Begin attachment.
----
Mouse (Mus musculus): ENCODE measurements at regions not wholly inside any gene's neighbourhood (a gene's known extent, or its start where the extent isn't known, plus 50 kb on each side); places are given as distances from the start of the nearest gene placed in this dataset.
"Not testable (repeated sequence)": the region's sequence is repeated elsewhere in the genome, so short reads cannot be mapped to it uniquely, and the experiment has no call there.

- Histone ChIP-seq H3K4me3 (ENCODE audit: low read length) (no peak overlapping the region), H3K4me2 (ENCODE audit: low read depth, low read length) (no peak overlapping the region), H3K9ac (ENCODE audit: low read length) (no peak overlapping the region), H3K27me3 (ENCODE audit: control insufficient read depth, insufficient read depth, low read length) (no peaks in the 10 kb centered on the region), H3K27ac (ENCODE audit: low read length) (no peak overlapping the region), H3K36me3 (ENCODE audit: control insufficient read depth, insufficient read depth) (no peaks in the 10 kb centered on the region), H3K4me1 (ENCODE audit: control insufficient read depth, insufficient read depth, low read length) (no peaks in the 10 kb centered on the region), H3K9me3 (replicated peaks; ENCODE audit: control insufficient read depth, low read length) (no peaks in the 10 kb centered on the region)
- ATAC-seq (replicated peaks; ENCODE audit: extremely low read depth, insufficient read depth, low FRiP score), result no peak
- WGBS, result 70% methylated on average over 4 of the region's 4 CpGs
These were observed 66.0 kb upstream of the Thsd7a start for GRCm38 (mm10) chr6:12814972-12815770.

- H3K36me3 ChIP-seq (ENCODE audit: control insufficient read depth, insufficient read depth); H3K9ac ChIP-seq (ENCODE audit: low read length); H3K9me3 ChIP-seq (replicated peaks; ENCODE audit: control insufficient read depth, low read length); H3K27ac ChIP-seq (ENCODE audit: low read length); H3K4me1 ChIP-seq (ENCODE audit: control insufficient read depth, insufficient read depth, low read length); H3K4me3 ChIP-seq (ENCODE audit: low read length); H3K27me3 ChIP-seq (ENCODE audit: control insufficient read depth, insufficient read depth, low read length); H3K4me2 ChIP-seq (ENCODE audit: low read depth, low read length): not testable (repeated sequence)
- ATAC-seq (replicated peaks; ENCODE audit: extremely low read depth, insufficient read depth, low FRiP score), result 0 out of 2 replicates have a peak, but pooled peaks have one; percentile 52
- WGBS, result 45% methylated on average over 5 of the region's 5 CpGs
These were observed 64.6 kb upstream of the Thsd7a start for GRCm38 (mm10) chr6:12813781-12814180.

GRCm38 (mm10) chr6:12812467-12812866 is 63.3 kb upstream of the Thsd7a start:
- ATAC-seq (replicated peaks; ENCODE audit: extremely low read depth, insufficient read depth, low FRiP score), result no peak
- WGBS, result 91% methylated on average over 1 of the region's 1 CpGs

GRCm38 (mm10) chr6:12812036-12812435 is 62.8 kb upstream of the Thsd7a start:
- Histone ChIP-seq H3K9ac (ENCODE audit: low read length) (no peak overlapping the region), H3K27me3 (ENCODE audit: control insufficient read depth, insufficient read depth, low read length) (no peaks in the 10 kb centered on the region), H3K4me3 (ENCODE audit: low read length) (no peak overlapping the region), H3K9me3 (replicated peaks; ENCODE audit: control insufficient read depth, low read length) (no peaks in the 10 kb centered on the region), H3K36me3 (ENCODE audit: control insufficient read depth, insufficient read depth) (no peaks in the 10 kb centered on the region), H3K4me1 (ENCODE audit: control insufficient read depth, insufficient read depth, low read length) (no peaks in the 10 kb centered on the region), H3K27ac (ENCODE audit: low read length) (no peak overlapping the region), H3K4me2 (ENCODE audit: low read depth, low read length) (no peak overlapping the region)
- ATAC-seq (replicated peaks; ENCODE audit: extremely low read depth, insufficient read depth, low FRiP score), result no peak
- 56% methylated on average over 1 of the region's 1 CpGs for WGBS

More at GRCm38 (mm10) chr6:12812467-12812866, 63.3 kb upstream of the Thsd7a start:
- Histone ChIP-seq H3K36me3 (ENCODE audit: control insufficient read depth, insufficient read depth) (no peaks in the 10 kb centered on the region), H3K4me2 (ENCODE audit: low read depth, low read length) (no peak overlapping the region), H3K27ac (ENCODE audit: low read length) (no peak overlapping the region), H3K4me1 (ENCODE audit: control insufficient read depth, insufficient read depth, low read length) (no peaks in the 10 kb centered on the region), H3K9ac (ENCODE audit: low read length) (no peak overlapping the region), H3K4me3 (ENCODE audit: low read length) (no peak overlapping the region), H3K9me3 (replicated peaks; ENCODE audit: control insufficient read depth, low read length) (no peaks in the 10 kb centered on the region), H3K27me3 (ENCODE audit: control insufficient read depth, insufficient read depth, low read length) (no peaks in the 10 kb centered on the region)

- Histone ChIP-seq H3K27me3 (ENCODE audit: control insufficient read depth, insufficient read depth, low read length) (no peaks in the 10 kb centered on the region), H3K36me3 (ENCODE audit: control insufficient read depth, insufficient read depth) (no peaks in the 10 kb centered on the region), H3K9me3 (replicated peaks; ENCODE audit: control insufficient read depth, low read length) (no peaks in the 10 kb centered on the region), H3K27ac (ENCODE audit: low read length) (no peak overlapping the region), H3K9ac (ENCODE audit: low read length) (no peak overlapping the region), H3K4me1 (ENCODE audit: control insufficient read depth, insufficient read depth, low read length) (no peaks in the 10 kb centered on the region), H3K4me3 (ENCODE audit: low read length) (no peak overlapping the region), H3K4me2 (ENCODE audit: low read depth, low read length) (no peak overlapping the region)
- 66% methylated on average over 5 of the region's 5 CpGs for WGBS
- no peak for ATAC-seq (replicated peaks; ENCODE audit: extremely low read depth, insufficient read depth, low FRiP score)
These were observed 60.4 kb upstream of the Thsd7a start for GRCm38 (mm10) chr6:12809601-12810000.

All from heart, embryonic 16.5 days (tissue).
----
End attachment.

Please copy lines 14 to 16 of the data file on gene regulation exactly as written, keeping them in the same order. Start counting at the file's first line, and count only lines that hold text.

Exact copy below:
GRCm38 (mm10) chr6:12812036-12812435 is 62.8 kb upstream of the Thsd7a start:
- Histone ChIP-seq H3K9ac (ENCODE audit: low read length) (no peak overlapping the region), H3K27me3 (ENCODE audit: control insufficient read depth, insufficient read depth, low read length) (no peaks in the 10 kb centered on the region), H3K4me3 (ENCODE audit: low read length) (no peak overlapping the region), H3K9me3 (replicated peaks; ENCODE audit: control insufficient read depth, low read length) (no peaks in the 10 kb centered on the region), H3K36me3 (ENCODE audit: control insufficient read depth, insufficient read depth) (no peaks in the 10 kb centered on the region), H3K4me1 (ENCODE audit: control insufficient read depth, insufficient read depth, low read length) (no peaks in the 10 kb centered on the region), H3K27ac (ENCODE audit: low read length) (no peak overlapping the region), H3K4me2 (ENCODE audit: low read depth, low read length) (no peak overlapping the region)
- ATAC-seq (replicated peaks; ENCODE audit: extremely low read depth, insufficient read depth, low FRiP score), result no peak